Change Of Heart: Swapping In Chevrolet Performance’s LT376/535

There comes a time when bolt-on modifications become obsolete and the craving for more power grows. For Project Storm Trooper, our 2005 GMC Canyon, that time came with the change in direction for the project – keep it as a streetable truck or turn it into an off-road race vehicle. The decision came easy, and the project was to take a whole new look, but it would need a different tune to it. The truck needed to have the bite to match the aggressive stance.

LT376/535 Engine Specs

Part Number: 19355378
Engine Type: Gen-V Small-Block V-8
Displacement (cu. in./liters): 376/6.2
Bore x Stroke (in.): 4.062 x 3.622 (103.25 x 92 mm)
Block: Cast aluminum with six-bolt, cross-bolted main caps
Crankshaft: Forged steel
Connecting Rods: Forged powdered metal with specific machining
Pistons: Hypereutectic aluminum
Camshaft Type: Hydraulic roller (billet steel)
Valve Lift (in.): 0.577” intake / 0.577” exhaust
Camshaft Duration (@0.050 in.): 228° intake / 248° exhaust
Cylinder Heads: Cast aluminum; CNC-ported with 58 cc chambers
Valve Size (in): 2.13 intake / 1.59 exhaust
Compression Ratio: 11.5:1
Required Fuel: Premium
Maximum Recommended rpm: 6600

The factory five-cylinder 3.5-liter was not going to cut it on road or in the dirt, and there was no way we were going to turn to the Blue Oval for this. It had to stay GM-powered. With the growing popularity of the Gen V LT1, we knew the direction to go.

But we did not go with just any LT1. Instead, we went for Chevrolet Performance’s LT376/535 and its Connect & Cruise package with the SuperMatic 4L75E. The LT376/535 retains the technology of the Gen V LT1, but adds CNC-ported heads and Chevy’s high-lift LT1 hot cam. At 6.2 liters and 376 cubic inches, this engine is rated at 535 horsepower and 470 lb-ft of torque.

The LS platform is a popular motor in off-road applications, and the direct-injected LT1 is gaining steam as more people become familiar with it. A lot goes into a swap like this (let alone the application), but we are going to walk you through all of the steps.

Whether or not you are into off-road applications, we will be sure to show the process the same way as if you were tossing it into a classic. Let’s take a closer look at everything that is going on under the hood.

Swapping In A New Heart

Just like any other engine swap, a project like this took plenty of planning. Without planning, making sure everything worked together could get tricky. One of the biggest changes to GM’s new line of engines and vehicles was electric steering.

Chevy's all-new LT376/535 is a piece of art. The engine looked great on the stand, and we couldn't wait to get it under the hood.

This would be the first part to tackle in the project, since we were planning on keeping the factory rack and pinion. Because of this, the front end accessory drive (FEAD) needed to be removed.

For the project, we decided to go with an ICT Billet accessory kit that used the L83 (basically the truck version of the LT1) water pump, tensioner, truck damper, and alternator. We decided to stick with the factory L83 water pump, but decided to go with an ATI Performance Products damper, Powermaster alternator, and Turn One power steering pump.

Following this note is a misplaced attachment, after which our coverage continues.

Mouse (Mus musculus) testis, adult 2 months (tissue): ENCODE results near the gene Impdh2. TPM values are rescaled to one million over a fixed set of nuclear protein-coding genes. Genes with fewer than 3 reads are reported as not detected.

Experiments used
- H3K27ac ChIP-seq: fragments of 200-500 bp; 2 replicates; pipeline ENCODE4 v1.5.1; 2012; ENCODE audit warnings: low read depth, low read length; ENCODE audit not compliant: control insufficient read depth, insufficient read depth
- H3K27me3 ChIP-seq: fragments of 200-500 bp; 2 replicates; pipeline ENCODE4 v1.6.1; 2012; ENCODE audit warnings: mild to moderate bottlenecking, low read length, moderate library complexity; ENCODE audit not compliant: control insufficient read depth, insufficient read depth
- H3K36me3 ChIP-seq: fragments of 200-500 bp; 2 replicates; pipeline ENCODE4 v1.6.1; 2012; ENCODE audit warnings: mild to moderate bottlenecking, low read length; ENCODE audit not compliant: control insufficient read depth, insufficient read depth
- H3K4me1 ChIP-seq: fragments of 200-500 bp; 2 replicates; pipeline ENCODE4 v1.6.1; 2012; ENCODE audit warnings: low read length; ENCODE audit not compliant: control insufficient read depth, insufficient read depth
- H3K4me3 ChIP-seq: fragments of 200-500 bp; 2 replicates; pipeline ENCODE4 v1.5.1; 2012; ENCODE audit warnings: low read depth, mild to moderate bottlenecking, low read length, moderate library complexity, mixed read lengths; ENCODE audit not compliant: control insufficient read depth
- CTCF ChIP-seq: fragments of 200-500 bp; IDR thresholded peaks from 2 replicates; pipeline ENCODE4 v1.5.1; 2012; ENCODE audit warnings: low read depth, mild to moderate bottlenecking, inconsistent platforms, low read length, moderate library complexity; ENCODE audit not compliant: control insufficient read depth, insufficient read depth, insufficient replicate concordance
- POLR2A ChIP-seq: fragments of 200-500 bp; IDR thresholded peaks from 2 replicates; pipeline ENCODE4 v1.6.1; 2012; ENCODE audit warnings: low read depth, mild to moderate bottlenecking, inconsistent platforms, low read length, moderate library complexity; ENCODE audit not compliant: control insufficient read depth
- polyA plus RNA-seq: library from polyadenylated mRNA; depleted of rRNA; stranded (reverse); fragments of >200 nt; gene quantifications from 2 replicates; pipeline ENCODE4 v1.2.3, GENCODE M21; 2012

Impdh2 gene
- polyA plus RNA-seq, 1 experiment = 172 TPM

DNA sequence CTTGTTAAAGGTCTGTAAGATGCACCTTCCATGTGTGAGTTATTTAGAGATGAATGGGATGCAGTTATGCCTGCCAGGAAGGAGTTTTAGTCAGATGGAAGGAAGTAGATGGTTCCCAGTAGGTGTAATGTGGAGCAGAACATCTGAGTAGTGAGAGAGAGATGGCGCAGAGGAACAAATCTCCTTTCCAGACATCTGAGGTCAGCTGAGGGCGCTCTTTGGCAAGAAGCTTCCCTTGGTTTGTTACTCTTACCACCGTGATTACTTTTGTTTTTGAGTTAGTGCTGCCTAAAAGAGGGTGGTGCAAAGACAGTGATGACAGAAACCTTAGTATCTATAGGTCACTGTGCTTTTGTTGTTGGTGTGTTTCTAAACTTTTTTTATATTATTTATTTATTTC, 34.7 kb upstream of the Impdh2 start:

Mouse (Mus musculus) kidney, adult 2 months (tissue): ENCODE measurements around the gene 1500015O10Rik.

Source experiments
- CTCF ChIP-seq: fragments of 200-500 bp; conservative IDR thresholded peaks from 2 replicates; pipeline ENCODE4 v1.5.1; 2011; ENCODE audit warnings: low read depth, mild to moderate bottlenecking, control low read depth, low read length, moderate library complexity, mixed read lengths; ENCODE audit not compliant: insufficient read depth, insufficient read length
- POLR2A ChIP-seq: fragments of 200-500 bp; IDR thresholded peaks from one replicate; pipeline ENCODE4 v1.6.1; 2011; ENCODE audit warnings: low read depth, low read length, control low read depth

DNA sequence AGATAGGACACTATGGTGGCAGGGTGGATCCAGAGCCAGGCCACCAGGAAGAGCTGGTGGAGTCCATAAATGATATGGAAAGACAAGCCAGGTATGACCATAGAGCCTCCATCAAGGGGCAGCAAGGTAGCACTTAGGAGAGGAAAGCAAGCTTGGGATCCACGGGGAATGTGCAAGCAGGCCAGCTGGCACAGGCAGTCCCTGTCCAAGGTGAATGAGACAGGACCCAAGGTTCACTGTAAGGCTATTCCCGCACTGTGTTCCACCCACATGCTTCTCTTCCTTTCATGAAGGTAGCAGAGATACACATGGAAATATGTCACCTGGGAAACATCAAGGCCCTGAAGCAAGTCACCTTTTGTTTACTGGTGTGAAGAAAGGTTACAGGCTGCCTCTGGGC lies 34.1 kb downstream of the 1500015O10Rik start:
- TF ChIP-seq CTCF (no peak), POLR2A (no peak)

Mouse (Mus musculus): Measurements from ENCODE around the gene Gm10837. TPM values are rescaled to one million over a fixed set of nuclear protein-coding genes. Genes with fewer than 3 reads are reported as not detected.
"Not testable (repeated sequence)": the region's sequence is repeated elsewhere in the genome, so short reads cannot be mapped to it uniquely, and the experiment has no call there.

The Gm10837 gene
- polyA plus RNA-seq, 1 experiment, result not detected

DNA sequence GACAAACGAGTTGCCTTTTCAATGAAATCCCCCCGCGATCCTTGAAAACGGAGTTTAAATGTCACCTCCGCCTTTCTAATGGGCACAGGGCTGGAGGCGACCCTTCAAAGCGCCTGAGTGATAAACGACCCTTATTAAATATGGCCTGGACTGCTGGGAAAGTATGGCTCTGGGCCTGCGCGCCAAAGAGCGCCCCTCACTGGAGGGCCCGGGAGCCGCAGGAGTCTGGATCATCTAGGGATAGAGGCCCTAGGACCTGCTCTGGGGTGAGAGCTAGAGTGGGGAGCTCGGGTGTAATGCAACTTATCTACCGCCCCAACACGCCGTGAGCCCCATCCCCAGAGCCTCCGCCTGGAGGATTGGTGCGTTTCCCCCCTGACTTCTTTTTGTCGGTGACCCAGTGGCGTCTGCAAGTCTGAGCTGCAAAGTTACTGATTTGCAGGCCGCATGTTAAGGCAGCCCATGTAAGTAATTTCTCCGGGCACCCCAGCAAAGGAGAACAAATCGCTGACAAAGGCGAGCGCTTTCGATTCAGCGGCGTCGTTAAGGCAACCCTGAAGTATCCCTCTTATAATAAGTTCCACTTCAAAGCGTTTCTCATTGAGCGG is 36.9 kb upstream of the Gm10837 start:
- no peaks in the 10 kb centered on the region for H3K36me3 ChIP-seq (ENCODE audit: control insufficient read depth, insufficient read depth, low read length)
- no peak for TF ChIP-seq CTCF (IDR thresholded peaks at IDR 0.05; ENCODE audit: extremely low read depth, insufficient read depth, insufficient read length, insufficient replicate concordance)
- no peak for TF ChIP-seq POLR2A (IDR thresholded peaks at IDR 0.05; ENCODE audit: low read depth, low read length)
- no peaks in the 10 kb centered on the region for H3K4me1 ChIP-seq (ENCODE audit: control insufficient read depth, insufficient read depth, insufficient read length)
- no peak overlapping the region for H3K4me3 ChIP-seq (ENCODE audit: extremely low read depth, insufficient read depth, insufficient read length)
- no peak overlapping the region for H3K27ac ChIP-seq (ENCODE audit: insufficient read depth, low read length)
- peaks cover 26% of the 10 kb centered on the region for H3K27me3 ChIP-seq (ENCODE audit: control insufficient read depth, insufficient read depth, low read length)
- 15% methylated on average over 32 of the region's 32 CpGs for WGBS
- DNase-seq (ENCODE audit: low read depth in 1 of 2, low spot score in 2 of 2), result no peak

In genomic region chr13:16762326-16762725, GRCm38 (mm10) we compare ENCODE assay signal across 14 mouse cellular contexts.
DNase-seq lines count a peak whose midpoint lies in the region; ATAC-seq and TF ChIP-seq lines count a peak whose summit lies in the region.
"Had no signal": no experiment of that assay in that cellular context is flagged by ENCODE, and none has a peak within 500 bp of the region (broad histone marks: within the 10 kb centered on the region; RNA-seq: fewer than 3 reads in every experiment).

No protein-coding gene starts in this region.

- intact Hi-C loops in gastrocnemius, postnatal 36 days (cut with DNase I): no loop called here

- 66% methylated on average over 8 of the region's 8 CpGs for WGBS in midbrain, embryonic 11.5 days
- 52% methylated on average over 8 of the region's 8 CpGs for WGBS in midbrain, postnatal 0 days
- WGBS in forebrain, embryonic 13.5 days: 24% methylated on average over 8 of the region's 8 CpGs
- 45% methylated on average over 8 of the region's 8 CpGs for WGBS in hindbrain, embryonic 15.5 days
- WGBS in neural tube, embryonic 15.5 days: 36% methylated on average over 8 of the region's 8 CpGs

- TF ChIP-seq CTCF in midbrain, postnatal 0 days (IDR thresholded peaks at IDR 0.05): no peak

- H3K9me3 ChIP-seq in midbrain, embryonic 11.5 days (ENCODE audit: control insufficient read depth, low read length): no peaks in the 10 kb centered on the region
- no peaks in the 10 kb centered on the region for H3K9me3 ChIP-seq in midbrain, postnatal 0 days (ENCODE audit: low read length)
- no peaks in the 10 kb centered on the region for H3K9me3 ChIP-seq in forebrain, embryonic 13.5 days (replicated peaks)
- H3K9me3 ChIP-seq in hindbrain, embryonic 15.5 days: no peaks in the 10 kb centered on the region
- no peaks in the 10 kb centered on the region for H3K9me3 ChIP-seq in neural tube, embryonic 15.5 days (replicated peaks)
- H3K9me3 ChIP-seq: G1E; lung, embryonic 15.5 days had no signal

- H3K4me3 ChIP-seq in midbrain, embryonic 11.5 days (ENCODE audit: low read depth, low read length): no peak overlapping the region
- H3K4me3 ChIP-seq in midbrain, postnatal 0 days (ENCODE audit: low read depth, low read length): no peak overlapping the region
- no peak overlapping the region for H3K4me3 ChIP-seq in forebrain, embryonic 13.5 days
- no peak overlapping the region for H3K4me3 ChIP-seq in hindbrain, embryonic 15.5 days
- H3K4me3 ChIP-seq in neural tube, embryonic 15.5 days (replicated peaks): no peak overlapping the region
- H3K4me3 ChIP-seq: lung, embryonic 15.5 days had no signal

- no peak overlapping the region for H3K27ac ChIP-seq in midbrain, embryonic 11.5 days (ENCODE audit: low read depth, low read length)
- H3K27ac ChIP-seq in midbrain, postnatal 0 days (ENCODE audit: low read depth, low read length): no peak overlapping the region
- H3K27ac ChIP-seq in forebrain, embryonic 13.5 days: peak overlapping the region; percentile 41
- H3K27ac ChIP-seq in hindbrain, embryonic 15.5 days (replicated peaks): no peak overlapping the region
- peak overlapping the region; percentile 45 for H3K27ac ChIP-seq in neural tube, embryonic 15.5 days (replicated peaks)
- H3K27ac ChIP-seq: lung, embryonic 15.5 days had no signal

Swapping from electric steering to power steering meant that the factory FEAD on the LT376 needed to be removed. With the help of ICT Billet, we got our Turn One power steering pump on the engine.

In addition, we chose C&R Racing for the radiator, Derale Performance for the external oil coolers, Racepak for the gauges, Wilwood for new master cylinders and brake pedal, Current Performance Wiring for motor mounts, and Holley for the fuel system. We are still in the planning stages for the headers and exhaust.

The truck’s going to be getting a complete makeover, not just the engine swap. We are installing a custom race-legal roll cage, Mastercraft Safety 3G suspension seats, Impact Safety harnesses, and a McNeil Racing fiberglass dash. We will be busy with plenty of work, but were looking forward to the finished project.

Up close, you can see the CNC ported heads. The factory damper and engine oil cooler will both be removed by the time this swap is over.

So much goes into a swap like this, and even though there are a lot of moving parts, we can’t wait to turn the key (if we still have one when we are done) and hear the roar of the engine. In the end, we’ll need to learn how to drive it all over again.

What Is Next

The goal for the truck is to be completed by November 2017, do some testing in December, and prepare for its first race in January at the MORE Racing SlashX Duel In The Desert in Barstow, California.

Along the way, we will showcase the pre-install and engine preparation, the Connect & Cruise kit, fuel system, cooling system, the 4L75E, and of course, the performance review on the dyno and in the desert.

The LT376/535 is just the start of this project. Be sure to keep checking back for updates!

Be sure to keep checking back, as this is going to be one incredible project you don’t want to miss. For more information on Chevrolet Performance’s products, be sure to check out its website.

What do you think of the swap? What do you want a closer look at? Is there anything you want to see us do? Tell us in the comments below!

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About the author

Steven Olsewski

Steven Olsewski grew up with a true passion for anything with a motor. He loves his wife and kids, and during the year can be found enjoying quality time together. They are a huge part of his life and their passion for God.
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